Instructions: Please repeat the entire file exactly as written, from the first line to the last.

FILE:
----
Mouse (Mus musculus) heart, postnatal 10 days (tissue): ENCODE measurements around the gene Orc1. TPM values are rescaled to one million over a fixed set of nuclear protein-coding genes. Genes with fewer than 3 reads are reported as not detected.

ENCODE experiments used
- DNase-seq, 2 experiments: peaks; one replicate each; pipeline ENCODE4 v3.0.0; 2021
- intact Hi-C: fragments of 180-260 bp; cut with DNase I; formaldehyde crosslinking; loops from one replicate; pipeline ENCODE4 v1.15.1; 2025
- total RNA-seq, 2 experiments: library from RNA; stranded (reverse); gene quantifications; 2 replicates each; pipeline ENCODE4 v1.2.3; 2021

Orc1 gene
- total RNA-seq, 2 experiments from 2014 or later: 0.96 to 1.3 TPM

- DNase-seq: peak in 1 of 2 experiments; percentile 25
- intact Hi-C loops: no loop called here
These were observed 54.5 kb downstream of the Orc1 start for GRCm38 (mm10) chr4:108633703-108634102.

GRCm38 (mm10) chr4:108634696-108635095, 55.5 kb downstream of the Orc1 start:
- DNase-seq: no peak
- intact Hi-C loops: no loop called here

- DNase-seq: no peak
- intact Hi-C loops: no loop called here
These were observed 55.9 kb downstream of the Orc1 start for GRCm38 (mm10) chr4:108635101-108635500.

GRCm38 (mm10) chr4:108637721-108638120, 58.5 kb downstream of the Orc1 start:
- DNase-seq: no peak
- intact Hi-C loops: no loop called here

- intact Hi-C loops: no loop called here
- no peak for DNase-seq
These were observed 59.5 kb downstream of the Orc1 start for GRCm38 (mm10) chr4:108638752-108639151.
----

Mouse (Mus musculus) heart, postnatal 10 days (tissue): ENCODE measurements around the gene Orc1. TPM values are rescaled to one million over a fixed set of nuclear protein-coding genes. Genes with fewer than 3 reads are reported as not detected.

ENCODE experiments used
- DNase-seq, 2 experiments: peaks; one replicate each; pipeline ENCODE4 v3.0.0; 2021
- intact Hi-C: fragments of 180-260 bp; cut with DNase I; formaldehyde crosslinking; loops from one replicate; pipeline ENCODE4 v1.15.1; 2025
- total RNA-seq, 2 experiments: library from RNA; stranded (reverse); gene quantifications; 2 replicates each; pipeline ENCODE4 v1.2.3; 2021

Orc1 gene
- total RNA-seq, 2 experiments from 2014 or later: 0.96 to 1.3 TPM

- DNase-seq: peak in 1 of 2 experiments; percentile 25
- intact Hi-C loops: no loop called here
These were observed 54.5 kb downstream of the Orc1 start for GRCm38 (mm10) chr4:108633703-108634102.

GRCm38 (mm10) chr4:108634696-108635095, 55.5 kb downstream of the Orc1 start:
- DNase-seq: no peak
- intact Hi-C loops: no loop called here

- DNase-seq: no peak
- intact Hi-C loops: no loop called here
These were observed 55.9 kb downstream of the Orc1 start for GRCm38 (mm10) chr4:108635101-108635500.

GRCm38 (mm10) chr4:108637721-108638120, 58.5 kb downstream of the Orc1 start:
- DNase-seq: no peak
- intact Hi-C loops: no loop called here

- intact Hi-C loops: no loop called here
- no peak for DNase-seq
These were observed 59.5 kb downstream of the Orc1 start for GRCm38 (mm10) chr4:108638752-108639151.